Cal Times

An evening of civil discussion

Cal u Students gather for a political debate

James Rudolph, News Editor

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This past Tuesday in the Performance Center at the Natali Student Center at 6 p.m., Cal U students engaged in a political debate. The College Republicans and The College Democrats held a debate, to which any Cal U student could attend and participate in. Representatives from each political group were asked a series of questions that covered a range of hot-bed political issues, such as the criminal justice system, economy, immigration, gun-control, and health care. 

The College Democrats was represented by President Christopher Lisle and Treasure Zachary Smith. President Cameron King, Secretary Alex Arnold, and Kearstin Feagley represented the College Republicans. Each side was allowed a three-minute opening statement at the beginning of the debate and a three-minute response to the moderator’s questions, to which the opposing side was allowed a one-minute rebuttal.

The opening statements from both sides contained very similar messages. Both King and Lisle expressed their concern on the division between political parties, and debates such as this are a great opportunity to engage in true civil discourse, without immediately attacking those with opposing viewpoints. As expressed by King and Lisle, there are key problems facing both sides.

“We both believe in bi-partisanship,” Lisle said.

On the topic of the presidency, the divide was visible. The Democrats heavily opposed Trump’s presidency and his legislation, citing how his success with job creation was a result of the Obama administration, and the potential of war with North Korea and/or Iran. The Republicans said his presidency lead to a boom in the economy, more employment for Hispanics, African-Americans and women, and a stronger stock market. The Republicans highlighted how reduced corporate tax-rates created jobs, and how food-stamp recipients are down to 7.2 percent. 

“People can do it themselves,” said Arnold, “and we are seeing that.” 

The Democrats indicated how inflation is up, as the price for things, such as groceries, are forcing people to buy less. Additionally, the Trump administration gutted government agencies, like the E.P.A and the F.D.A.

On immigration, particular on DACA, Democrats feel this is important to the growth of the U.S. While Republicans believe this as well, they also pose the question about the moral obligation to Americans that already live here. They see it as fiscally irresponsible, as the U.S. spends 116 billion dollars a year dealing with illegal immigration. However, the Democrats feel that this is not financially draining, as the potential to lose capital now is outweighed at the prospect of offering more immigrants a path to citizenship.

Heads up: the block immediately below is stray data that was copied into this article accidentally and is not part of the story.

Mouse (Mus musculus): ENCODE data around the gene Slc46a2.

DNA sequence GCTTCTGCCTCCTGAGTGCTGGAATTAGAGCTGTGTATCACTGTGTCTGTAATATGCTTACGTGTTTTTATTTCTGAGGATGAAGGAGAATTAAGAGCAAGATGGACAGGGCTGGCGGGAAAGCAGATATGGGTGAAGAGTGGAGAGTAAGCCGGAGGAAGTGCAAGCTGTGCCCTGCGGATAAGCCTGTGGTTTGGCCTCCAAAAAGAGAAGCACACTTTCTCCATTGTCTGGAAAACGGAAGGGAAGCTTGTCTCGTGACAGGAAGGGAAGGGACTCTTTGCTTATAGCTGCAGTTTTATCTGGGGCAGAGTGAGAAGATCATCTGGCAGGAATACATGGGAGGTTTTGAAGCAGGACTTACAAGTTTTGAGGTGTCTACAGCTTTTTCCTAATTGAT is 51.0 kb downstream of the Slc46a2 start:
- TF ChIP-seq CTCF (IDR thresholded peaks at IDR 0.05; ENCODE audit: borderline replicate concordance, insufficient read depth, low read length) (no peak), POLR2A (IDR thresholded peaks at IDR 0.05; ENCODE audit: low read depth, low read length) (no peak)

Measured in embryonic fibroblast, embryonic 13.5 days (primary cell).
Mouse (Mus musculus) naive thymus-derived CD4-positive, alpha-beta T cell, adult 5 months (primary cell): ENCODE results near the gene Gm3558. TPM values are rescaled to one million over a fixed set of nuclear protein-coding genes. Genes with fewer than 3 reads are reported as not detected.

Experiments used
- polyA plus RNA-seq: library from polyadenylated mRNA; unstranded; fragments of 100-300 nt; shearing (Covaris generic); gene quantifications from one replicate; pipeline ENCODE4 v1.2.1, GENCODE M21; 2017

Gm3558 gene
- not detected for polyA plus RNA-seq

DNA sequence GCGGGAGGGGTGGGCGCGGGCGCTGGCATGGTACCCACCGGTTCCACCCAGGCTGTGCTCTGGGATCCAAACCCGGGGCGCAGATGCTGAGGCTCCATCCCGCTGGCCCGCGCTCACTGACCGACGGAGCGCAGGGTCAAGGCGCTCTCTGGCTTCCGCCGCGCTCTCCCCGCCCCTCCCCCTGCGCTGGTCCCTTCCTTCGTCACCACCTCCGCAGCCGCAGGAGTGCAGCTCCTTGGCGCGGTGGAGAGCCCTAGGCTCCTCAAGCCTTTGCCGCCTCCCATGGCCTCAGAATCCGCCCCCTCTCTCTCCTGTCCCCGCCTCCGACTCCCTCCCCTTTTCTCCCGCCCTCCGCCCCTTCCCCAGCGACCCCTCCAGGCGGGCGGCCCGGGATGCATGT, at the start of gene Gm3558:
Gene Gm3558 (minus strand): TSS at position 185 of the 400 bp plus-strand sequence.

When Healthcare came into question, the Republicans see the Affordable Care Act as harmful, as small business can’t afford to cover employee health care, leading them to not hire. Meanwhile, the Democrats showed how expensive health care can be, as health care can be more expensive than a home mortgage in some instances. The Republican side observed that health-care is a privilege and not a right, while the Democrats saw this as denying a person’s ability to live, since they can’t afford the health-care needed to take care of themselves

The Democrats and Republicans both agreed, some-what, on issues of public education and energy. Both the Democrat and Republican side agreed that clean-energy in the future, but the Republicans see the government subsidiaries as unfair to the fossil fuel industry, which needs a gradual transition into clean energy. The Democrats responded with focusing on a move to clean-energy and how new jobs will be created, to work those new energy gathering systems. Both sides agree that cutting funding from public schools is harmful to students and parents of public schools. 

While these are hot-bed issues, both the College Democrats and College Republicans conducted their debate with class and an open-mind, setting the example of how civil discourse is done. The event was moderated by Cal U Senior Daniel Beck. 

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About the Writer
James Rudolph, News Editor

James Rudolph is originally from Pittsburgh and graduated from Central Catholic High School in 2011. From there, he went to Temple University and studied...

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The Cal Times student news is a publication of the Student Association Inc. at California University of Pennsylvania
An evening of civil discussion